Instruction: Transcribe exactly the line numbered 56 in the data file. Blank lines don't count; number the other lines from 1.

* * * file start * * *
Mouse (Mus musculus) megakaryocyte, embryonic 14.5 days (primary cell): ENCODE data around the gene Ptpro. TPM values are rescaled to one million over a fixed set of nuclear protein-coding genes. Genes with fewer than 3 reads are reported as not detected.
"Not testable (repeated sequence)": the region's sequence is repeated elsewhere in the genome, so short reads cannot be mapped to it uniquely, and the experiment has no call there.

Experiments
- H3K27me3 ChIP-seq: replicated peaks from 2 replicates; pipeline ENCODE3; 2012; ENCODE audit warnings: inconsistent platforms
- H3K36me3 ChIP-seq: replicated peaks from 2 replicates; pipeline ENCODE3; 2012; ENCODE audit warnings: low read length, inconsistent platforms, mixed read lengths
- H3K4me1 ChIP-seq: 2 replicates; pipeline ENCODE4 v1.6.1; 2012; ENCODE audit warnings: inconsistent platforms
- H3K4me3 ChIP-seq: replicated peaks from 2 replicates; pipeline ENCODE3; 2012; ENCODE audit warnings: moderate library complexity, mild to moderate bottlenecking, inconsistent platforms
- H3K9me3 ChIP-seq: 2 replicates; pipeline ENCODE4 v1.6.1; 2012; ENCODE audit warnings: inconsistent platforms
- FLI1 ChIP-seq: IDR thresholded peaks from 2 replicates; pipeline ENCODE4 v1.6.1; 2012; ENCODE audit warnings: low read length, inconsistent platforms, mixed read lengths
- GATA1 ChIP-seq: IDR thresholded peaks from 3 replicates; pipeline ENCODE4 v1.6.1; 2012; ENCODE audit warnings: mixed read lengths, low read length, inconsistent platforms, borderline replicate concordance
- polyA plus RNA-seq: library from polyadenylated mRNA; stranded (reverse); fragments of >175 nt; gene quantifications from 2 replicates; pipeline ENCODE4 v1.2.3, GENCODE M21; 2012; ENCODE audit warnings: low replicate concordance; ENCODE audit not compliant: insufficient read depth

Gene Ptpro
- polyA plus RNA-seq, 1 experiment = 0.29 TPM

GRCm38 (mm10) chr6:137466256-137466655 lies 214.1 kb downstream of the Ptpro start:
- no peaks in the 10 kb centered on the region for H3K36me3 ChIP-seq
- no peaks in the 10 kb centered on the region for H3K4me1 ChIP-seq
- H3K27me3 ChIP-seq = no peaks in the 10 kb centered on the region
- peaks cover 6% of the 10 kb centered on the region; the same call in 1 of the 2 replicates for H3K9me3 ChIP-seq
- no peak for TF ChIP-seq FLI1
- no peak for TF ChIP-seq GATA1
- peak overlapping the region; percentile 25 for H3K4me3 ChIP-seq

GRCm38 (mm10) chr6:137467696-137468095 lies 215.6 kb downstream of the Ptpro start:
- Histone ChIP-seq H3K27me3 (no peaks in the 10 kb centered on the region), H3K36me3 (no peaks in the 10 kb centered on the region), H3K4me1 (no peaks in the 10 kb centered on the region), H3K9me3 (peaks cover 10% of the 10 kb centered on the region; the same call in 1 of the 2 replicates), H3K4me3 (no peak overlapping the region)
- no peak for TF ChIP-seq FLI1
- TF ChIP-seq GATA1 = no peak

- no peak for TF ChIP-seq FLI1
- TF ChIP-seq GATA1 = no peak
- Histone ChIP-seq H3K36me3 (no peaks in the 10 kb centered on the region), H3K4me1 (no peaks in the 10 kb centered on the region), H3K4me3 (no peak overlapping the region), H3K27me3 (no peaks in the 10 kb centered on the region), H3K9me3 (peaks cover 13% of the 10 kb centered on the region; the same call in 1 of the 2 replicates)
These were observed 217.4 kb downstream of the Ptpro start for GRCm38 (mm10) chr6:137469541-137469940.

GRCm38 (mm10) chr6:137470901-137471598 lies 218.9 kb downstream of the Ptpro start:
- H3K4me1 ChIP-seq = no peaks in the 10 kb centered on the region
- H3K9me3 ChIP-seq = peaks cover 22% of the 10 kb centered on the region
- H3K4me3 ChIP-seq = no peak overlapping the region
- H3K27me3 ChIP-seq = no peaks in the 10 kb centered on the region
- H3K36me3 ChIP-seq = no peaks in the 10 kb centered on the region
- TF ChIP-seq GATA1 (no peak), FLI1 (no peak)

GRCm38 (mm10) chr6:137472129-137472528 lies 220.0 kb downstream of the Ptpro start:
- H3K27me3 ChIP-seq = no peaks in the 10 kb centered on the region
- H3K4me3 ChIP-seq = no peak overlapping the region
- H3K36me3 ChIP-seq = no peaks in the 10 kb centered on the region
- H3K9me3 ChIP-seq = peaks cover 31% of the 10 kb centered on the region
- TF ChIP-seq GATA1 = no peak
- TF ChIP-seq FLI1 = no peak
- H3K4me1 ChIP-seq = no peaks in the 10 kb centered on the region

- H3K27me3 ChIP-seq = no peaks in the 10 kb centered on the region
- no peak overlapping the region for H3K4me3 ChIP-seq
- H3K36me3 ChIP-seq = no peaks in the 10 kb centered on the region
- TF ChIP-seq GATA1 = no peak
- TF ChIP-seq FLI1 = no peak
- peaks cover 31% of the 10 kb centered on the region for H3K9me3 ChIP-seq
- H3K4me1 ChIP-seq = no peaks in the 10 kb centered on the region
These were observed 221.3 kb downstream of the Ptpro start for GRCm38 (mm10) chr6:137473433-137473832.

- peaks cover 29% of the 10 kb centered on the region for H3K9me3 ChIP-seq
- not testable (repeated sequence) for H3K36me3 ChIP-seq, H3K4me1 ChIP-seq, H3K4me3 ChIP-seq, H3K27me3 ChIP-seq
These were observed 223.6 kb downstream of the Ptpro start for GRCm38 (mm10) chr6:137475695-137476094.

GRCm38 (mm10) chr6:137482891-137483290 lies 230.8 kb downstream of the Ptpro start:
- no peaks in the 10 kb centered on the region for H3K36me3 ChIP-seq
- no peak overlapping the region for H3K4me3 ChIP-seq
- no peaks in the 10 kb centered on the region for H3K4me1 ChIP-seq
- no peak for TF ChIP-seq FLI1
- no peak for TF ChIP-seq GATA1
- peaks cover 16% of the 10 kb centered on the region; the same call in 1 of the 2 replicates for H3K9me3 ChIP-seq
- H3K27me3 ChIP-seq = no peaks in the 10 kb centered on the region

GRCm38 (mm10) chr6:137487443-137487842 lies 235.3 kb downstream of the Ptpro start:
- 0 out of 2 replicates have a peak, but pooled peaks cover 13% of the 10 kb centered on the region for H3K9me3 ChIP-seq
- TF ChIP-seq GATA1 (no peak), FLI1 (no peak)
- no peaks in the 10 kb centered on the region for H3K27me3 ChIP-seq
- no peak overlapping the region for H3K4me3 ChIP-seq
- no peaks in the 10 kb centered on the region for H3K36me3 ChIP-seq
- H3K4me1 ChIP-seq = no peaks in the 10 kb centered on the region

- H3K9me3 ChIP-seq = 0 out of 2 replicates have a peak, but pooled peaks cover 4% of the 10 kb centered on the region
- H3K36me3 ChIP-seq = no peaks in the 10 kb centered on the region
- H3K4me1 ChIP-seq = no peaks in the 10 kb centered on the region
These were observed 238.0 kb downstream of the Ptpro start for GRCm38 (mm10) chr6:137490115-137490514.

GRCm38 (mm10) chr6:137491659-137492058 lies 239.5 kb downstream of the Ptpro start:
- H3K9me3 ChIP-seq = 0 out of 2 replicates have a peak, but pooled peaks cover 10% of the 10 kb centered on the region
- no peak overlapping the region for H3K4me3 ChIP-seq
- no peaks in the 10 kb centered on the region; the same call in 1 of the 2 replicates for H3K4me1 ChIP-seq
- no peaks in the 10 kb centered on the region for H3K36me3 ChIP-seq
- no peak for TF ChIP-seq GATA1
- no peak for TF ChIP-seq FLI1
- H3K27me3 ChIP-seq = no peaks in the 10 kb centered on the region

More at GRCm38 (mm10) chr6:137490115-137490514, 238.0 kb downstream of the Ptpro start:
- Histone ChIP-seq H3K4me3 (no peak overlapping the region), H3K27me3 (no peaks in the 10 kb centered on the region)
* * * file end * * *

GRCm38 (mm10) chr6:137482891-137483290 lies 230.8 kb downstream of the Ptpro start: